Edward M. Ngindu from Kananga, Democratic Republic of the Congo, never expected to become a member of The Church of Jesus Christ of Latter-day Saints. Born in 1963 and christened in the French catholique tradition, he married Suzanne Kanulondi in 1984. However, in September 20, 1987, his life changed.
He met a man named Mutshipai Kayembe, who was some kind of a leader from some kind of a Church. He was holding an intriguing blue book. Edward explains, “At the time I was a student at the department of French language and African Linguistics, so naturally I had a penchant for reading. This book intrigued me, so I asked Mr. Kayembe to let me look at it.
“He handed it to me without hesitation. I read the title: ‘The Book of Mormon: Another Testament of Jesus Christ.’ Then I looked through the title page and the testimony of the three and eight witnesses. I decided then and there that the book was an invention of Americans. I figured Americans were capable of any mischief, so I returned the book to its owner.
“To my surprise, Mr. Kayembe replied with energy, ‘Guard this book, and read it in full. This one is written in a language I cannot read (French), but I know it is the word of God. If you read it, it will enrich you and your family.’”
Edward admits, “In my pride and conceit, I wrote him off as a fool. I decided he must be illiterate if he couldn’t read a book but said it promised riches. I threw the book in his face and turned on my heel.
“After I had walked two steps he called me by name and said, ‘Edward, I beg you to take this book. I promise you will receive great blessings from it.’
“Suddenly a peaceful feeling, sort of like a warm breeze, enveloped me. Ashamed, I returned to Brother Kayembe and humbly accepted his book. That night as I knelt in prayer with my wife and two small children, just one and two years old, I prayed that the Lord would help me understand the contents of the Book of Mormon.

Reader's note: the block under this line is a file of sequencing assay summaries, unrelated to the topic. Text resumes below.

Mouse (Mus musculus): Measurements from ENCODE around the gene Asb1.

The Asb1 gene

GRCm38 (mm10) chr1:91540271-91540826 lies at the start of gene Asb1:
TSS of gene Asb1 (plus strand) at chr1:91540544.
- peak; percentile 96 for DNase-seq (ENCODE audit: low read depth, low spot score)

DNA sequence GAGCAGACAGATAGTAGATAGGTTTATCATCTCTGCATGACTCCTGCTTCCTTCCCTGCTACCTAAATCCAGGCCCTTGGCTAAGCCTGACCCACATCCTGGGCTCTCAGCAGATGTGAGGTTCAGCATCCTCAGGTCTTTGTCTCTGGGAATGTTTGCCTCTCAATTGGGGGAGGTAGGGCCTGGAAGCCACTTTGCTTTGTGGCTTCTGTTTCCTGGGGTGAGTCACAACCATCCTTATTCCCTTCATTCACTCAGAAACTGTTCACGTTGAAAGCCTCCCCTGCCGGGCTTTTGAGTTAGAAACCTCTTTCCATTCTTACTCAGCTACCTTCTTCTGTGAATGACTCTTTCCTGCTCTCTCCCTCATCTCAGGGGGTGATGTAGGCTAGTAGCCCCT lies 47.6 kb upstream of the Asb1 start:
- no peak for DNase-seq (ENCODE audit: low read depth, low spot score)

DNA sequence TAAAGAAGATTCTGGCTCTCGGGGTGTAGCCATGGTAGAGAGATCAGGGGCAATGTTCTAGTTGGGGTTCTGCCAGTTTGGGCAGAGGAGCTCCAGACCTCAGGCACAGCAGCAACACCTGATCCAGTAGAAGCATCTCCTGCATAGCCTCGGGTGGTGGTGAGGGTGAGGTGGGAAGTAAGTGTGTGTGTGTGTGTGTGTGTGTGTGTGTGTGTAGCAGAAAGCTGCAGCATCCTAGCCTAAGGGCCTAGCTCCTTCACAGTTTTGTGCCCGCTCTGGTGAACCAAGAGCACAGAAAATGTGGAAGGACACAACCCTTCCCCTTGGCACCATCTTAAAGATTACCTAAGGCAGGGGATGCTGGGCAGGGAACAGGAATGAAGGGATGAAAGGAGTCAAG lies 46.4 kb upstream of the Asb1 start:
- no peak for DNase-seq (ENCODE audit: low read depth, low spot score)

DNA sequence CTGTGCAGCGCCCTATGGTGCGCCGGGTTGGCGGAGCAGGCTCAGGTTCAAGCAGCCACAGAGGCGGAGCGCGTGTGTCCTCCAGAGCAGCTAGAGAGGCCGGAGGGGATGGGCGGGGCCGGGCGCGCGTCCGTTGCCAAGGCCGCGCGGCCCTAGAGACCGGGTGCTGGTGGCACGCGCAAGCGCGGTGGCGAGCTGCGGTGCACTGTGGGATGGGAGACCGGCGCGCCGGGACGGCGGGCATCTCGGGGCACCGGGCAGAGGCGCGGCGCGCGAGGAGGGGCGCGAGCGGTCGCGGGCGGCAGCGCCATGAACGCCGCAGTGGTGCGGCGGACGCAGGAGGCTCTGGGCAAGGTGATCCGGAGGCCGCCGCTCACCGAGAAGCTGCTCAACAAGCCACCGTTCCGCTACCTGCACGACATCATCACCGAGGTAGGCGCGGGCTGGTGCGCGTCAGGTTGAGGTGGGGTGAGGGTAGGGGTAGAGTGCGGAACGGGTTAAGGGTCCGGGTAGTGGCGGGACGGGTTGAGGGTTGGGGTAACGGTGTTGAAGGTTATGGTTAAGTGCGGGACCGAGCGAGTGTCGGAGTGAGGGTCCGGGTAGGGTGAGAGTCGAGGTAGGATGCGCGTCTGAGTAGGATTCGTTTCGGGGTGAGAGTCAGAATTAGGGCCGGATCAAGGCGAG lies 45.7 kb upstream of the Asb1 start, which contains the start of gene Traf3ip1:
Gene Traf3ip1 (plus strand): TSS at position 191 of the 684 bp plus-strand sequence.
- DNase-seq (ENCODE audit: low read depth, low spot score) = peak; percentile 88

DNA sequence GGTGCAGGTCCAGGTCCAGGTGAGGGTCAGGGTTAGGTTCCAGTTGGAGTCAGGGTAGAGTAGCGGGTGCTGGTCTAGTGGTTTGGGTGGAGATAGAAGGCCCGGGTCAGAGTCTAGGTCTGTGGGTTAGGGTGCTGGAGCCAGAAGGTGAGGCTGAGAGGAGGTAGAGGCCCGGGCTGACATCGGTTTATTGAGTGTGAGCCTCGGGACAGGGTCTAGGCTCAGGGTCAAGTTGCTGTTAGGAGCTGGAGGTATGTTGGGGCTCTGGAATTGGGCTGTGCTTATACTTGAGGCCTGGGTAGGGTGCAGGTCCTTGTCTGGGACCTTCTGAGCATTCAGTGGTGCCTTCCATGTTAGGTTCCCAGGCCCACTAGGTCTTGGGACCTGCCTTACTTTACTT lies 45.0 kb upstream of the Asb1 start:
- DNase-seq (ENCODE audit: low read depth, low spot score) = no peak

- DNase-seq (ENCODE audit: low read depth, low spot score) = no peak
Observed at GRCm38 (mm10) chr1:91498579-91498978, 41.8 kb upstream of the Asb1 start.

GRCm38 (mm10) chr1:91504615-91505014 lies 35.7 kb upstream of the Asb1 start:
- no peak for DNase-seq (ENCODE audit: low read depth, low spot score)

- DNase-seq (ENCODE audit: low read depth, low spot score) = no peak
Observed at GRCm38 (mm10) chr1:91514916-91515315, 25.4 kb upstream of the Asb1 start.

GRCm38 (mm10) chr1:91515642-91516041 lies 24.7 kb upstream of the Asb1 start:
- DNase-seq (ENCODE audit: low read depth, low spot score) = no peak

“During the night I had a dream wherein I was visited by an unknown personage standing in my room. I will never forget his voice as he spoke: ‘The book you have is not an invention of the Americans as you think. It is the word of God. It is intended for the whole world. If you read, and especially if you believe in its message, you will be happy in your life and you will discover God’s purpose for mankind. Your life will change.’'
Edward continues, “The dream closed, but my eyes would not. Sleep left me, and I was wide awake thereafter. I started reading the book. The more I read, the more I desired to read. I learned about the trip of Lehi and his journey in the wilderness with his family. I followed how Nephi behaved compared to his brothers, but I still couldn't grasp what it all meant.'
He was scheduled to meet with missionaries from this new Church in the evening but swapped places with his wife, Suzanne. She listened to what they said, and quickened by the Spirit, she believed immediately. She remarked, “Ever since the death of my father, I had never felt such hope that we would meet again with the departed who are dear to us.” She promised the missionaries that their family would attend Church the following Sunday, where Brother Mutshipayi was Branch President.
Edward remembers, “That Sunday morning she began getting the children ready very early and we headed out, crossing the creek on a flexible iron rail bridge. I suffered a spectacular fall and was thrown in the mud along the creek. My right knee was bleeding and my trousers were torn. I suggested to my wife that maybe this was a sign from God that we should return with the family and go to mass instead.
“My wife objected strongly. ‘No, Edward’ she said. ‘It is Satan who wants to keep us from the truth. We need to meet Brother Mutshipayi at the Church, where he is waiting for us.’”
Instead of meeting at a large cathedral, the Ngindu family found themselves arriving late to join a small group of around twenty members meeting in a bare room. They were sitting on dusty benches held together by large nails. Though the surroundings left much to be desired, Edward was impressed with the way everyone was discussing the book in question. At the end of the meeting, he was greatly surprised and touched, remembering, “Everyone rushed to embrace us, men and women alike. Each expressed great love and the desire that I teach them more about the Book of Mormon.”
The group leader handed him plenty of documents of the Church to take home and study for the next week. His first batch contained a few copies of the Liahona, Duties and Blessings of the Priesthood I and II, 23 Questions Answered by the Book of Mormon, and a Book of Ideas for Family Home Evening.
Though Brother Ngindu's service is impressive, Brother Kayembe also deserves credit for beseeching him one more time, after the Book of Mormon was thrown in his face. When on the Lord’s errand, it's best to overlook offenses and persevere.